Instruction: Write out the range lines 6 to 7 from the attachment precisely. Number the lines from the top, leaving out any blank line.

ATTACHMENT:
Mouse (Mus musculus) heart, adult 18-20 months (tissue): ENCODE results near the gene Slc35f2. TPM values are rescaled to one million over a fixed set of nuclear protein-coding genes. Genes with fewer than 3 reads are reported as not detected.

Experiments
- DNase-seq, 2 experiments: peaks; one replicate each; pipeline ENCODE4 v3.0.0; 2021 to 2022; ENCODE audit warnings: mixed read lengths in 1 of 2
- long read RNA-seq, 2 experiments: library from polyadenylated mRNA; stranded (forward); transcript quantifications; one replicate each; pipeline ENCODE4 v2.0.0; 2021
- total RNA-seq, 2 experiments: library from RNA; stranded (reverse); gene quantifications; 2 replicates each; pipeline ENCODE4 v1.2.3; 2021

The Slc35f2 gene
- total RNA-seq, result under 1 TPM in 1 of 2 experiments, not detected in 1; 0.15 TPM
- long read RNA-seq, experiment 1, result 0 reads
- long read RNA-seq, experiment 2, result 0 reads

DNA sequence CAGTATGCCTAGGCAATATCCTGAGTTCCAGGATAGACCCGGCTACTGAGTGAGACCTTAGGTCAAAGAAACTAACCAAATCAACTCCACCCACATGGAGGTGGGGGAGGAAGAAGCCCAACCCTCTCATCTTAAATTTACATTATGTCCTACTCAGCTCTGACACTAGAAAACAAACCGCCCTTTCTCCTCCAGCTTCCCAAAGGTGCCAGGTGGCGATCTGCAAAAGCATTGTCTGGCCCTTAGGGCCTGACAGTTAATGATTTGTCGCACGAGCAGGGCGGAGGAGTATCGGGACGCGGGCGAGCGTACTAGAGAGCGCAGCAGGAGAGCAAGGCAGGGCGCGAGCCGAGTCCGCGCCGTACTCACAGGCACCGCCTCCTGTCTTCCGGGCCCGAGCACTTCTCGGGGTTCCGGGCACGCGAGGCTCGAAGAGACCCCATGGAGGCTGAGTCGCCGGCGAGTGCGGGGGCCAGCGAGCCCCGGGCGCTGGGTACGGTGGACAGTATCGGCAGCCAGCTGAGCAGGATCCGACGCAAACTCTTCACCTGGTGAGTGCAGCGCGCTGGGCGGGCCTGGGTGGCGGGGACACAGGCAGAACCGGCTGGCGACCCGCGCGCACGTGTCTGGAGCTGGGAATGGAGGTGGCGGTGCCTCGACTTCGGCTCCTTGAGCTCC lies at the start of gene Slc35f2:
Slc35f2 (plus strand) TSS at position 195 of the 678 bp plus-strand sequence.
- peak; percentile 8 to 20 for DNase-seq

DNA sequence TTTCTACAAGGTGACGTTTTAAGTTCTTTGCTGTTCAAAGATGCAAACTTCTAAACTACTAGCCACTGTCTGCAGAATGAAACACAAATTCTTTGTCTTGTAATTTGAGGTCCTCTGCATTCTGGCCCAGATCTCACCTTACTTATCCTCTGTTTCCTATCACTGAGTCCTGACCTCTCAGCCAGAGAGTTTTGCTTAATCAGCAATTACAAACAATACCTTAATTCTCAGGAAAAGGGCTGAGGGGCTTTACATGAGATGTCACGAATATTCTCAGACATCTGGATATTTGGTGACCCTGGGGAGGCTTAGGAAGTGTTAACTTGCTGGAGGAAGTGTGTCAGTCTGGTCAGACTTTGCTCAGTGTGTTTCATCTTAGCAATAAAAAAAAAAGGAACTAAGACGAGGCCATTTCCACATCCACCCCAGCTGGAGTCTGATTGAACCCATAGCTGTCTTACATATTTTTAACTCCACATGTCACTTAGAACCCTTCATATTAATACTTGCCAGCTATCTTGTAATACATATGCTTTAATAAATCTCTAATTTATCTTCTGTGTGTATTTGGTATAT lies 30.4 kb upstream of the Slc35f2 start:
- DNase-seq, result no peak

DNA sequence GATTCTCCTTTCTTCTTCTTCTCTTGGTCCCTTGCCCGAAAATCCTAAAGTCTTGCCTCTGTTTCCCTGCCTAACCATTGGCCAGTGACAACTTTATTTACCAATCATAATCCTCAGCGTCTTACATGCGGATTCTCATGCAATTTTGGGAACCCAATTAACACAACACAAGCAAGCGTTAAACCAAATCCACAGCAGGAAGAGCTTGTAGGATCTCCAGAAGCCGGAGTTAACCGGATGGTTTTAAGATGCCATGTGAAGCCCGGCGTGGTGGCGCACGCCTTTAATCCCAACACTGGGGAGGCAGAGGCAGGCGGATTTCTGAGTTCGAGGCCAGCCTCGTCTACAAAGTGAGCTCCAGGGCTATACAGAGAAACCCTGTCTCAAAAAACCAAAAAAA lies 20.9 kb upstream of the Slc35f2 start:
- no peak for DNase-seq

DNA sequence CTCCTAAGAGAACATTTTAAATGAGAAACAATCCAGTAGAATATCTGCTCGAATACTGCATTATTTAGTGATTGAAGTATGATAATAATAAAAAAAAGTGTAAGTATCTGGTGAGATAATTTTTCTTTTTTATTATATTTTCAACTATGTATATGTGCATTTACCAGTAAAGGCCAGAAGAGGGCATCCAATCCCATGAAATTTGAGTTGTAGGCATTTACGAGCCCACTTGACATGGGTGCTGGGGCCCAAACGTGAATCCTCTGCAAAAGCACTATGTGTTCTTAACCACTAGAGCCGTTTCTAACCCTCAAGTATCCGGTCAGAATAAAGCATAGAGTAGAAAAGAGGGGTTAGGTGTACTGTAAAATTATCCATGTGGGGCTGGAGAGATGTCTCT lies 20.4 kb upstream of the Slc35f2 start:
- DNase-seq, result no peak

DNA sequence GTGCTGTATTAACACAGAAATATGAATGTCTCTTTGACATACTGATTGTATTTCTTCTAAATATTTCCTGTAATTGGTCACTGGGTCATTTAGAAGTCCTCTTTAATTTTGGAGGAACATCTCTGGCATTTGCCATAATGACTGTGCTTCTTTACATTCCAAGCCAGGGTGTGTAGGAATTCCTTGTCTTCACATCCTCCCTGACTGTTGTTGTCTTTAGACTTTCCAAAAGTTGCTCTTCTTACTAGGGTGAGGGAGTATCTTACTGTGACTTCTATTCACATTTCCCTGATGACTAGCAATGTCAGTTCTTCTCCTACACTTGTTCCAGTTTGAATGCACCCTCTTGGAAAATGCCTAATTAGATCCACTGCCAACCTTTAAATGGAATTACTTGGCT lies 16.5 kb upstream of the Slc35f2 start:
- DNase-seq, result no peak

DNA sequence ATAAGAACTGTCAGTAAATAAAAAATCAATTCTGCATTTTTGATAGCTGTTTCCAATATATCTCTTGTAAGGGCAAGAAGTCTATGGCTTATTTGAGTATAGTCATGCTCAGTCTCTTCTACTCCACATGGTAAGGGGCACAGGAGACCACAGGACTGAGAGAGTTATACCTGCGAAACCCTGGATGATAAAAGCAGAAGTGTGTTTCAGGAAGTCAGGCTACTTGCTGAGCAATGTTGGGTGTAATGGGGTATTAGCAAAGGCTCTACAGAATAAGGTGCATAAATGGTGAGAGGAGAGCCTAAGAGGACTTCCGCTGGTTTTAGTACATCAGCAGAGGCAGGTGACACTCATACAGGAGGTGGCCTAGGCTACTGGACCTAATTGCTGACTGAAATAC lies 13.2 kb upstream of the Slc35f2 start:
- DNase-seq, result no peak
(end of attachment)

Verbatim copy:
The Slc35f2 gene
- total RNA-seq, result under 1 TPM in 1 of 2 experiments, not detected in 1; 0.15 TPM